October 22, 1892
Liverpool, if their “gates’ are below even the low-water mark foretold by the ‘seceders,” still have faith in the future.
They have a good class of men, too good, judged from the quality of matches for which they at present have to be content, and yet they ready to remedy defects.
Money is no obstacle, and though I learn on reliable authority that £3,000 has been placed at the disposal of the managers, they can have more if, like Oliver Twist, they ask for it.
Such enterprise is courageous, and is, to the mind of the foreseeing impresario, but a “sprat to catch a mackerel.”
Liverpool may look with envy on the bursting condition of Everton’s moneybags, but they can chuckle in their sleeves at the team’s moderate success and anticipate the consequential reaction in popularity.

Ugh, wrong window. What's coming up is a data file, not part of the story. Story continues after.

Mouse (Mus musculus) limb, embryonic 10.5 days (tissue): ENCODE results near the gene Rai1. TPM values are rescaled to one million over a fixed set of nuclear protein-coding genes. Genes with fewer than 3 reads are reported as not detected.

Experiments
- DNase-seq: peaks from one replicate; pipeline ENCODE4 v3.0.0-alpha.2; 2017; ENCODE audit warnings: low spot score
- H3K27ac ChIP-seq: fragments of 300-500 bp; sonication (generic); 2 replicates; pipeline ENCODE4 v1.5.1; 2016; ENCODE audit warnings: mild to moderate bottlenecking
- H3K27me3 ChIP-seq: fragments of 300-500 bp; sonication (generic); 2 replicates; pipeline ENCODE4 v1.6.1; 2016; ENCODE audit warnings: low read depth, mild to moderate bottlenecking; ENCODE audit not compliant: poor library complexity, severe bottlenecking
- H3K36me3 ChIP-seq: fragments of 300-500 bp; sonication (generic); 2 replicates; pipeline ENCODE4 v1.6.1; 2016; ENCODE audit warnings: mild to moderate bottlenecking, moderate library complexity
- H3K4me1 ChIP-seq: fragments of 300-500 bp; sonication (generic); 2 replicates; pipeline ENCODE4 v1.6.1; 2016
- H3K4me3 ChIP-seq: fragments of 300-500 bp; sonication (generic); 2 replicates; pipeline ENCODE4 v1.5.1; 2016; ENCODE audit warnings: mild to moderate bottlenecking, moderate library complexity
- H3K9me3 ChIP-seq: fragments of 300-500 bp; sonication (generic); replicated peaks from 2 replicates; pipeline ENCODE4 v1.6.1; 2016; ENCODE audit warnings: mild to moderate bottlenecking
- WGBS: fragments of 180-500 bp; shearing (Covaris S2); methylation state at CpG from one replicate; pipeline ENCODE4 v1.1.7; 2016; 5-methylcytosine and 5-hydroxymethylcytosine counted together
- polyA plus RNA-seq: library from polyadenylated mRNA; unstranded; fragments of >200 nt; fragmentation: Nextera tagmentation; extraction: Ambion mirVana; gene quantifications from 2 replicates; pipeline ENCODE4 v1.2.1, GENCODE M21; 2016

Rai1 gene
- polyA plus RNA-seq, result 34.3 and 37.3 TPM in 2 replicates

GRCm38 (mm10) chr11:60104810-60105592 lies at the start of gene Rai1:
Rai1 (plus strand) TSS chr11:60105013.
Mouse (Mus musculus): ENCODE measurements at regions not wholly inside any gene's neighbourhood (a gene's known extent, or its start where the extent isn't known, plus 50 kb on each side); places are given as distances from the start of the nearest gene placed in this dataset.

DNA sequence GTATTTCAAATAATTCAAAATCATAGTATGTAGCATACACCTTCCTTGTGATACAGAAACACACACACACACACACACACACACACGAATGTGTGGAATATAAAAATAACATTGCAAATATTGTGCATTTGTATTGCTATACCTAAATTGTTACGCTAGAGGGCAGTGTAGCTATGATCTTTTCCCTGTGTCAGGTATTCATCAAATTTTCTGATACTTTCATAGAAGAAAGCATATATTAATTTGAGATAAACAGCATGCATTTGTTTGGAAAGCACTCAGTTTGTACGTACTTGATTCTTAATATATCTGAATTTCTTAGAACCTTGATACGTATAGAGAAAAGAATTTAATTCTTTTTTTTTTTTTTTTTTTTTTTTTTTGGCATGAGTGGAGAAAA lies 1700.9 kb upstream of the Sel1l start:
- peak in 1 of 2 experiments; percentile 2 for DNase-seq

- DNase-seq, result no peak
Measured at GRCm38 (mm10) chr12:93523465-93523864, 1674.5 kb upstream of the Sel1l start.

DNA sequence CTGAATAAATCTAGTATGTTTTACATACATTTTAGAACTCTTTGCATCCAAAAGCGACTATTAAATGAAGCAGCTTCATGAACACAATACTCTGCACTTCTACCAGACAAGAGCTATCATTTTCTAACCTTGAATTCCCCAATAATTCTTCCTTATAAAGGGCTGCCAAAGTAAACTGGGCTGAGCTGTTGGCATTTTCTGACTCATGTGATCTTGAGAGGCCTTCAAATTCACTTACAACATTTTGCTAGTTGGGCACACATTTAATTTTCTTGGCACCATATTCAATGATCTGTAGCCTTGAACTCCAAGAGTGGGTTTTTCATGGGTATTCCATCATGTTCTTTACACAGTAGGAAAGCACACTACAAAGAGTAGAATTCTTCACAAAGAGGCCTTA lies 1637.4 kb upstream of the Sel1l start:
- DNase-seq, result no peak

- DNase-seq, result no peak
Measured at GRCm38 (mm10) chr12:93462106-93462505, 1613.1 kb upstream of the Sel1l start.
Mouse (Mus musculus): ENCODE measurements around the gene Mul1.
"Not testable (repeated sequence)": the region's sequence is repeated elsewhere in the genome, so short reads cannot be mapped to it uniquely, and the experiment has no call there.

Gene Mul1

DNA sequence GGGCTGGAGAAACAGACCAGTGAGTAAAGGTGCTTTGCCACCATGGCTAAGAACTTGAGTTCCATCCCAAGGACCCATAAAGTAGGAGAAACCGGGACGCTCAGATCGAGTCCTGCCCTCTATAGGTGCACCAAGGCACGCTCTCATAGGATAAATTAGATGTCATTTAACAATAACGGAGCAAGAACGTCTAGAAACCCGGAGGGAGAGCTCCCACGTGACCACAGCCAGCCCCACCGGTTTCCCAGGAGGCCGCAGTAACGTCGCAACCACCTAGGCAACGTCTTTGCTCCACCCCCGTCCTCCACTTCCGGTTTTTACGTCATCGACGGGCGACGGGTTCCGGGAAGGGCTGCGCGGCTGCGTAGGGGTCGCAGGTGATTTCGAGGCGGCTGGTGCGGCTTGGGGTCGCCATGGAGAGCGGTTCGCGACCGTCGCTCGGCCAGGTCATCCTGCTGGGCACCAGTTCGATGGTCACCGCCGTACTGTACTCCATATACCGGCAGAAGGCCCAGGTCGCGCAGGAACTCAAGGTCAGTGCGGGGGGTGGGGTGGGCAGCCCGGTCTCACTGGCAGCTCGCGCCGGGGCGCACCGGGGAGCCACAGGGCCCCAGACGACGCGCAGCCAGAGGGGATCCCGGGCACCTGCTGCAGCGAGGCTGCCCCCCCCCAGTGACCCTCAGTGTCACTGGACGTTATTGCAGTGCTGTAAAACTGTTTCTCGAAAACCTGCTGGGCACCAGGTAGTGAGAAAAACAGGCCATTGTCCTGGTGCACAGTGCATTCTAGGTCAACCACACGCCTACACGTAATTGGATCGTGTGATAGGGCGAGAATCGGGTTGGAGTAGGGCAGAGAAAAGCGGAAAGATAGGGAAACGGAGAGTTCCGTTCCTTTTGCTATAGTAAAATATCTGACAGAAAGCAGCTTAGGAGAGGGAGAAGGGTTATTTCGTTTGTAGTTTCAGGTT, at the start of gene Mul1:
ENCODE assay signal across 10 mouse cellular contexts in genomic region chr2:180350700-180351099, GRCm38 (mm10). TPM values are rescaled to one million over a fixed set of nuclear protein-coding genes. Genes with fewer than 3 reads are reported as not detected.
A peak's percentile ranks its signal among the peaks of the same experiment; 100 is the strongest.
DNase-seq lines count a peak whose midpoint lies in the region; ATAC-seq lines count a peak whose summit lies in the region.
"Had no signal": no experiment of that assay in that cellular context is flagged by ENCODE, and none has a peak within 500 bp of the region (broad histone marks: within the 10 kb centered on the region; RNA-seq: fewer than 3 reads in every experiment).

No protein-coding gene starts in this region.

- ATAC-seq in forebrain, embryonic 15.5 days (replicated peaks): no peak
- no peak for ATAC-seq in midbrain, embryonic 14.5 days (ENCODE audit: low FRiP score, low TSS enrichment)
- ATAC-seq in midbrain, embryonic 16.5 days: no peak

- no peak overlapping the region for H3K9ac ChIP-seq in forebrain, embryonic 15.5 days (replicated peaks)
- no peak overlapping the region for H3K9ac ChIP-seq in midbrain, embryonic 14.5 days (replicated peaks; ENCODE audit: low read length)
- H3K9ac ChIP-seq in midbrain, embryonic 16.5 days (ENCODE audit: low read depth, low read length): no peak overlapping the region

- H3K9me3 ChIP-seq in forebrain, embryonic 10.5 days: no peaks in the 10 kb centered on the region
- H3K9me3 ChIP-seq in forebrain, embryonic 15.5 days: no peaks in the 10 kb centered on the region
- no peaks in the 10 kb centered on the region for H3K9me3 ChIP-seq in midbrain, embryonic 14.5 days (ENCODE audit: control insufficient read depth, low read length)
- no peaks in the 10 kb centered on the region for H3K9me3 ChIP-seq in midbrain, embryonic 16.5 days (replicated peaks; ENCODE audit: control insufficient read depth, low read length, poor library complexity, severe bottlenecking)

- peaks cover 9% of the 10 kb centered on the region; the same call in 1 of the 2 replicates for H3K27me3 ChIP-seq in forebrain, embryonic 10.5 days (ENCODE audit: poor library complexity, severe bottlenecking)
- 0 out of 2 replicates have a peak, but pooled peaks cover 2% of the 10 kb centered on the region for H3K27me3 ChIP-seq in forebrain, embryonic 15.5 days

Liverpool’s latest recruit is John McCartney, of St. Mirren, who helped at half back to defeat Nantwich by four goals to nil.
Liverpool clubs have been again lucky in the draw, as in the second round of the Cup Liverpool have secured choice of ground with Newtown, and Bootle and Liverpool Caledonians are bracketed to meet at Hawthorne-road. These last named local rivals have never tried a fall before.
(Lancashire Evening Post: October 22, 1892)